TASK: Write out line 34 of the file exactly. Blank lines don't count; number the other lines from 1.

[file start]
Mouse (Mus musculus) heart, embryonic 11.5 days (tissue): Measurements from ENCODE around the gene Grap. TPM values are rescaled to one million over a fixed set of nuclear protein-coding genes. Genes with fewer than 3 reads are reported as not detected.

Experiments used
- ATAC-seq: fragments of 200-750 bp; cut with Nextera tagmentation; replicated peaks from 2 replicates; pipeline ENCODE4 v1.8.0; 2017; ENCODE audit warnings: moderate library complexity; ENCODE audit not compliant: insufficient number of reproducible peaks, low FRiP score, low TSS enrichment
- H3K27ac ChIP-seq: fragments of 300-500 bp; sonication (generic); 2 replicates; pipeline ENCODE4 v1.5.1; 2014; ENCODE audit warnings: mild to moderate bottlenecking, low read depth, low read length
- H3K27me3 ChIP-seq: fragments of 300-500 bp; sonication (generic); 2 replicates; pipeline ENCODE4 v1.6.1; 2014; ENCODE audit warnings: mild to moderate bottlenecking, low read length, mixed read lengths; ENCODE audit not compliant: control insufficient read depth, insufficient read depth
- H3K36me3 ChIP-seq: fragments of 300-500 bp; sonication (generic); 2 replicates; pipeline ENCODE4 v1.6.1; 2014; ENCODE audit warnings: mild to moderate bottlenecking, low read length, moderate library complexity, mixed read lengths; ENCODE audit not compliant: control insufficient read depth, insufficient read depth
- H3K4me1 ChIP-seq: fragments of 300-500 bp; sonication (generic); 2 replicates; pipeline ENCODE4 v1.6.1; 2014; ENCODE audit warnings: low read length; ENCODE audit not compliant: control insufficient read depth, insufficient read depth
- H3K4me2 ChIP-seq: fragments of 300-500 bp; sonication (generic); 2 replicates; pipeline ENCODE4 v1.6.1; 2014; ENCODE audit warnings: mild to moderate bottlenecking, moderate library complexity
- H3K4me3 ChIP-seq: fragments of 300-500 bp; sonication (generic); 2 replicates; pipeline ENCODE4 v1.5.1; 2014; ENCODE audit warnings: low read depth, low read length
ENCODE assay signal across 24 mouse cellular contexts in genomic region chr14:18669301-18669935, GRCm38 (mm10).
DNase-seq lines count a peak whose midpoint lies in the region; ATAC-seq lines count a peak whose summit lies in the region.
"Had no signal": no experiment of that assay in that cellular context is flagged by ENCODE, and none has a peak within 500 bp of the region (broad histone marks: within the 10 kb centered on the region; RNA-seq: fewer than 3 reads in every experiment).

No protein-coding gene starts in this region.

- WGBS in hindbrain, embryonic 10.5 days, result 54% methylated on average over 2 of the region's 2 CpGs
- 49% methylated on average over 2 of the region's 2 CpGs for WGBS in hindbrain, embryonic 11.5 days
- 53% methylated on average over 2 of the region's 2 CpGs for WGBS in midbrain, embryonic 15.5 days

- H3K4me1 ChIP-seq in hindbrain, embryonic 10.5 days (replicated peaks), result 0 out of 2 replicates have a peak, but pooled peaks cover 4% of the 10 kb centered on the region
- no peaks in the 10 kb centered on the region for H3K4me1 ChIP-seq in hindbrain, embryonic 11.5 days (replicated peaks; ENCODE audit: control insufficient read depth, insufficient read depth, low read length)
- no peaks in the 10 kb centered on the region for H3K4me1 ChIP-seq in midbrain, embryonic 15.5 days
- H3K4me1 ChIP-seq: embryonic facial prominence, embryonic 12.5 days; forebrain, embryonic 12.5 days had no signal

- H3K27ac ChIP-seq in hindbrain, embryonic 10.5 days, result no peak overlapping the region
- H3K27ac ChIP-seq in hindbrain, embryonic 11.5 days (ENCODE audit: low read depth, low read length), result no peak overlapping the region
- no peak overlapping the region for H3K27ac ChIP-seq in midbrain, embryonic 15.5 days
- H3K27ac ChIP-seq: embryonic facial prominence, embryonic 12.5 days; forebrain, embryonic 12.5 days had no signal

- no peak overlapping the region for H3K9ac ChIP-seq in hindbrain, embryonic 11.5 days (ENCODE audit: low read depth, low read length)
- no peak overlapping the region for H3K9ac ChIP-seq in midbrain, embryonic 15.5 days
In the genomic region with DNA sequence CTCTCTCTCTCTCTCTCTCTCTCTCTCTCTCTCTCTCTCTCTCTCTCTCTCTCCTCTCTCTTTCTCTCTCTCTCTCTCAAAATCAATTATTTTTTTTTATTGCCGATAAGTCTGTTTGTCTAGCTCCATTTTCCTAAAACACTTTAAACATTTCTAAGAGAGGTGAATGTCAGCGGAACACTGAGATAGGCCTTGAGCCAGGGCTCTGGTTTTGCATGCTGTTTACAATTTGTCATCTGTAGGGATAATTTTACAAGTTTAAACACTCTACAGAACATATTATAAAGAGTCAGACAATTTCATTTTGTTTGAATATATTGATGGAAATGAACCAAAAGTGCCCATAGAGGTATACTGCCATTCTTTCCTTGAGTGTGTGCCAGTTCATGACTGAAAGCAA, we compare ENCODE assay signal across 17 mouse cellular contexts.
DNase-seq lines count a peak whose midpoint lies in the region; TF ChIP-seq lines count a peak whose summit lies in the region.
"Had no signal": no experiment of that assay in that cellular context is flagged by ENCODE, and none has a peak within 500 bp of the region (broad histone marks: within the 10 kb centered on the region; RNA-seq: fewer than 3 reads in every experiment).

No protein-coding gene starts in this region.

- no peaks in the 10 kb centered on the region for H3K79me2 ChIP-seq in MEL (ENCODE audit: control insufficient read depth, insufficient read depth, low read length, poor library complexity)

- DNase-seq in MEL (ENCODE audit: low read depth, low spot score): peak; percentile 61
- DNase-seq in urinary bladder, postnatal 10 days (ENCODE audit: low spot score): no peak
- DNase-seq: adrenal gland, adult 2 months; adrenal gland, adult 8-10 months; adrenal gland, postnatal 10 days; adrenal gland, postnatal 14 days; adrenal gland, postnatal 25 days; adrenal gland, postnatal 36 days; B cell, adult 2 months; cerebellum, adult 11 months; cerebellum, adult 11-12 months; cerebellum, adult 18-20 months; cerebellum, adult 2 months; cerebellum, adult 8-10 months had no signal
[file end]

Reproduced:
- DNase-seq: adrenal gland, adult 2 months; adrenal gland, adult 8-10 months; adrenal gland, postnatal 10 days; adrenal gland, postnatal 14 days; adrenal gland, postnatal 25 days; adrenal gland, postnatal 36 days; B cell, adult 2 months; cerebellum, adult 11 months; cerebellum, adult 11-12 months; cerebellum, adult 18-20 months; cerebellum, adult 2 months; cerebellum, adult 8-10 months had no signal